Please explain why you disagree with the premise that residential landlords "provide" housing?


Biggest danger here comes in the form of job losses not rent arrears.
Perhaps we should have stopped all commercial mortgage and rent/lease payments and let the banks suck it up until they (the business) can get started again, IF they can?
Lucky thing thing we have 500,000 temporary workers in country keeping the residential rents up.. until they lose their jobs and cannot pay the rent.. Interesting times indeed


Watch Auckland CBD property prices plunge by year's end. Apartment market will be nuked.

Retail premises prices maybe. Apartments are a different market altogether. The reasons people choose to live (and work) in the city are still valid.


A large proportion of apartment tenants in the CBD are foreign students and people on work visas. Not to mention Air B and Bs.
Cbd apartments will crash.

And B / C grade commercial premises in the CBD too.

Which are waaaayyyyy overpriced.

Actually I agree with that Fritz. I hasn't thought about all the foreign students etc.

My apartment tenancy expired the day after lockdown. I handed the keys over a day early to be the hell out of there. Nobody wants to be in an apartment building during a pandemic. They are effectively disease cesspits just like cruise ships. Apartments are about to get nuked.

Yeah. Some of the prices for those shoeboxes have got silly over the past 5 years. I expect CBD apartments values to drop by circa 30%.

Yeah I think they're way overpriced. But no more so than other property types in NZ.

Predictable. Friends and colleagues whom I know who own their own business's, I have always advised that if at all possible own the property they operate out of. Most have not initially understood, as their accountants were advising them otherwise, but once explained to them they have moved to achieving that. Those that managed it have seen a lot of pressure lifted from them.

If businesses own the property they operate out of, they necessarily have a lot less capital to invest in their business. IMO better would be an emergency cash reserve. You're still tying up some capital but not nearly as much, and you aren't exposed to the property market.

it depends on the business and the building, some tenants can spend a lot of capital to outfit the building to specific requirements so in that case it can make sense to own the building, others can move from building to building no problem as they have very little setup cost and don't require specific things in that case its best to lease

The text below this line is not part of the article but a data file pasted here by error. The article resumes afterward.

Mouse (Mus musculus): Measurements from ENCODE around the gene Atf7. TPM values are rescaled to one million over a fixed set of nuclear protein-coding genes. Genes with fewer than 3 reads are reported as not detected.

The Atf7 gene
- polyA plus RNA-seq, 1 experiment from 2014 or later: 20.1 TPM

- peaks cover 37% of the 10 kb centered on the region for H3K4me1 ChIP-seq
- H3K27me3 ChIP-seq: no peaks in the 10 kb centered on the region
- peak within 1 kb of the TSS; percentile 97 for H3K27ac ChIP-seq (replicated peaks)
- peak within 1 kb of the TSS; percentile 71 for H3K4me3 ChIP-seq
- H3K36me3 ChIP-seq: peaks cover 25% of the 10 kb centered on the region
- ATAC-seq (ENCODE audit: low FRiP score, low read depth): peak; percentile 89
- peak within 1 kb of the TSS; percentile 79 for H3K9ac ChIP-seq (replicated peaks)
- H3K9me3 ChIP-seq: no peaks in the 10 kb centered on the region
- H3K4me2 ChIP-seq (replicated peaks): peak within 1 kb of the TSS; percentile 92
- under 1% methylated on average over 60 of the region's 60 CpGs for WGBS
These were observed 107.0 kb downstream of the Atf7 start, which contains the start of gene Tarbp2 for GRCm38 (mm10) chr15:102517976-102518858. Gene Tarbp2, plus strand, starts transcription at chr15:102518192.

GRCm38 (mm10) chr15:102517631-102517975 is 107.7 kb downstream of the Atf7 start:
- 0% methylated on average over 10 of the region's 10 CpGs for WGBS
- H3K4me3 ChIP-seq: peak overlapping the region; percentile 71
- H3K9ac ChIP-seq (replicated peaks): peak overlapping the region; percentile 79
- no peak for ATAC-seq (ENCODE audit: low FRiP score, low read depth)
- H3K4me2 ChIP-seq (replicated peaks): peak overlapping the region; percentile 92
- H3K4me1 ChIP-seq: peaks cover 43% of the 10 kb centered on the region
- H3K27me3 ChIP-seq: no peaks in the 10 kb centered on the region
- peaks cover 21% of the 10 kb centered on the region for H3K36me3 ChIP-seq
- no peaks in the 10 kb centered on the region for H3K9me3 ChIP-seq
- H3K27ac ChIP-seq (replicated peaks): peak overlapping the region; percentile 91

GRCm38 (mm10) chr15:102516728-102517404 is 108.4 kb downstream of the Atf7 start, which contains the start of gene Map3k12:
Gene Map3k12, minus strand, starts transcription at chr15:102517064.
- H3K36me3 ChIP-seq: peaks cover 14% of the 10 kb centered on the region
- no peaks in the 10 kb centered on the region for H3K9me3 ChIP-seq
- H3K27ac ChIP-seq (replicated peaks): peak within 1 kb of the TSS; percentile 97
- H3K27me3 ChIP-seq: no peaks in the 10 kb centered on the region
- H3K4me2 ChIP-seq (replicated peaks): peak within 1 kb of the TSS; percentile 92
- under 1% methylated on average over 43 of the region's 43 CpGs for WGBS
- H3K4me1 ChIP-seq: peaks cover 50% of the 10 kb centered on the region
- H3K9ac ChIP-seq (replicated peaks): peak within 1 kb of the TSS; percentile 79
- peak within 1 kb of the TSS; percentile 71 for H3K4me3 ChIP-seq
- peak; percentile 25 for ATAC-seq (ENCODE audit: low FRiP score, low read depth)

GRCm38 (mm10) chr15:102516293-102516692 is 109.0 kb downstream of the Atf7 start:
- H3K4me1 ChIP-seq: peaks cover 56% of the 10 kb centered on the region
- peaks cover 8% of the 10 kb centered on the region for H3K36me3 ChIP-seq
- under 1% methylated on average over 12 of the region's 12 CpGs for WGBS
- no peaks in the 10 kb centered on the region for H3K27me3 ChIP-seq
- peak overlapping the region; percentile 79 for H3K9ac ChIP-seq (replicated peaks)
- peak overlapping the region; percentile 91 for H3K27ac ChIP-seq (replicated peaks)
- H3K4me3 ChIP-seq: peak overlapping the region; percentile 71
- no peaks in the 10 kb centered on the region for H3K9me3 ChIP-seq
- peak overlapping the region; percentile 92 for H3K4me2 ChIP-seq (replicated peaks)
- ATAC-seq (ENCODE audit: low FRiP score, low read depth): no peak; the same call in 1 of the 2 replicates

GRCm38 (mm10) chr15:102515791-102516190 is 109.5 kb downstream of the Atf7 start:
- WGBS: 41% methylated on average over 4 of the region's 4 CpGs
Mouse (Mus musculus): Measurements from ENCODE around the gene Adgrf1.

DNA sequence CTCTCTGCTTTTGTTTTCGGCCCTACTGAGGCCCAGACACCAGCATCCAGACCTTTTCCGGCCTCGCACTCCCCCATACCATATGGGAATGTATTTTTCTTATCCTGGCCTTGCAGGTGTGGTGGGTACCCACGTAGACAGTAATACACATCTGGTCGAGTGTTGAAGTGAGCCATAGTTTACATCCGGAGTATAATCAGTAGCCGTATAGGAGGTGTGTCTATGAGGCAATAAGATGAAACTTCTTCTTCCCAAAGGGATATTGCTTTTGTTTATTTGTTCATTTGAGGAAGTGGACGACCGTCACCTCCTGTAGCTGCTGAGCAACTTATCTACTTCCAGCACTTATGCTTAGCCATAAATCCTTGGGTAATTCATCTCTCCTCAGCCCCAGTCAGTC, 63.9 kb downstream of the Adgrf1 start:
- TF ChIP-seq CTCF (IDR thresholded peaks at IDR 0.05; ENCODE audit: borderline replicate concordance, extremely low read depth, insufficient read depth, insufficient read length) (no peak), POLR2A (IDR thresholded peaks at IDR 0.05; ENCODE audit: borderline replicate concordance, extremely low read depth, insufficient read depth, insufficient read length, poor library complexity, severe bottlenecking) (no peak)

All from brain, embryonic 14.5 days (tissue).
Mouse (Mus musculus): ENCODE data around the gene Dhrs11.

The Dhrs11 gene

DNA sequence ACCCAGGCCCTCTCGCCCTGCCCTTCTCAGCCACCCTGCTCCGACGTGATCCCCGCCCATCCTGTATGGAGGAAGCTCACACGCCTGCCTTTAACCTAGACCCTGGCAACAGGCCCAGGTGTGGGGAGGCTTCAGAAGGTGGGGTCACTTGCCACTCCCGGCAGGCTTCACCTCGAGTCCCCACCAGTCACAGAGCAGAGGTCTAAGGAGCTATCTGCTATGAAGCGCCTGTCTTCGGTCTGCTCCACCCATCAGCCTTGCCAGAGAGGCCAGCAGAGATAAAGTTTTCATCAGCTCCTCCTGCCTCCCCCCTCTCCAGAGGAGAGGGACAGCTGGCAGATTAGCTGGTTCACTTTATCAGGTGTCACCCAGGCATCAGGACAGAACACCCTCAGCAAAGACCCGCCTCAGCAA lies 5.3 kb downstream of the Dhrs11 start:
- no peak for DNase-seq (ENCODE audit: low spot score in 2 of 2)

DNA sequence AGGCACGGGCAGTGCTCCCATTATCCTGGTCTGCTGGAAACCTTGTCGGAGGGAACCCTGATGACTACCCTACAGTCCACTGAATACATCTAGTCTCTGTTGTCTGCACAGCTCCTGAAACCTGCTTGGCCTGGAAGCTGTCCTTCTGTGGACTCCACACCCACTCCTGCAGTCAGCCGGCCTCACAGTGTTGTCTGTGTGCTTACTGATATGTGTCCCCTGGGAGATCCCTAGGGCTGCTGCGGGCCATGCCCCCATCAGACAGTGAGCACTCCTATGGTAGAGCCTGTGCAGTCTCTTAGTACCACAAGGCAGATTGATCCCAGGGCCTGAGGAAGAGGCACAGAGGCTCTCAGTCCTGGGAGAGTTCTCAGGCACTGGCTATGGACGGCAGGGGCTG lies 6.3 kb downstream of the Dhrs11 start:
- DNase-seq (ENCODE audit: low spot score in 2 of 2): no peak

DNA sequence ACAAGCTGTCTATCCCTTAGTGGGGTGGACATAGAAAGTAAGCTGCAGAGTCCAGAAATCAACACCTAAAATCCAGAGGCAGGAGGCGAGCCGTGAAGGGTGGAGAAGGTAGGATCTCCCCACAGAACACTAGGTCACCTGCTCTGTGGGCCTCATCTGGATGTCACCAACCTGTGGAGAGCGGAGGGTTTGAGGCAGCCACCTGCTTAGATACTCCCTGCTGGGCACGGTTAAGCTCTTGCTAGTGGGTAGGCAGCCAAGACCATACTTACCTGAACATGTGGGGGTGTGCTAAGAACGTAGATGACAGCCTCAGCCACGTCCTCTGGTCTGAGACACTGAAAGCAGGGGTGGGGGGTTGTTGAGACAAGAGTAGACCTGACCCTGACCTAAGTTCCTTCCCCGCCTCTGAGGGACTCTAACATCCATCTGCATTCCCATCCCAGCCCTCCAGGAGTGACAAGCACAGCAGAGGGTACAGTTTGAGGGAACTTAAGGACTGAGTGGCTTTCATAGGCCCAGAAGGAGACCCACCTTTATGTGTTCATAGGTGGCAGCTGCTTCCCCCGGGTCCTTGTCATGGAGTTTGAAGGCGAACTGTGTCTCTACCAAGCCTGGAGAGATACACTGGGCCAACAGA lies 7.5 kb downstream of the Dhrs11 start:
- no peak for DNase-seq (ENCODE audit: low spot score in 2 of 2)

What are normal arrangements in such case? Does being in arrears usually come with penalties? Or can you "safely" being in arrears without immediately incurring additional fees?

The normal situation (under the most commonly used ADLS lease) is that if the rent remains unpaid 10 working days past it's due date, the LL can issue notice that the tenant is in breach. And the tenant has a further 10 working days to remedy the situation. If they don't then the LL can re-enter i.e. end the lease.

But now those timeframes have been extended.


It really shows how hand to mouth so much business is, if you cant pay rent after a month, whats the chance of the business ever coming back ? There will be a ton of forced vacancies. I also think retail will change forever post this, a lot of people will keep social distancing for sometime post restrictions coming off. Online will flourish I would say.

"hand to mouth" can also be characterised as 'Efficient'.....Assets as an accounting class generally comprise:

  • Current - Inventory, cash, prepayments of future liabilities (insurance, rates etc)
  • Fixed/Term: Investments, plant, land/buildings, intangibles such as goodwill and intellectual property, software

Being prevented from trading means that even abundant assets such as Inventory or Work in Progress, are forcibly stopped from being sold (or in the case of Work in Progress) converted to inherently more valuable forms such as Finished Goods or Billable Services. Bang - all conversion to cash is toast.

So 'hand to mouth' is one of those meaningless epithets, without knowledge of the Statement of Financial Position. Slogans aren't Accounting.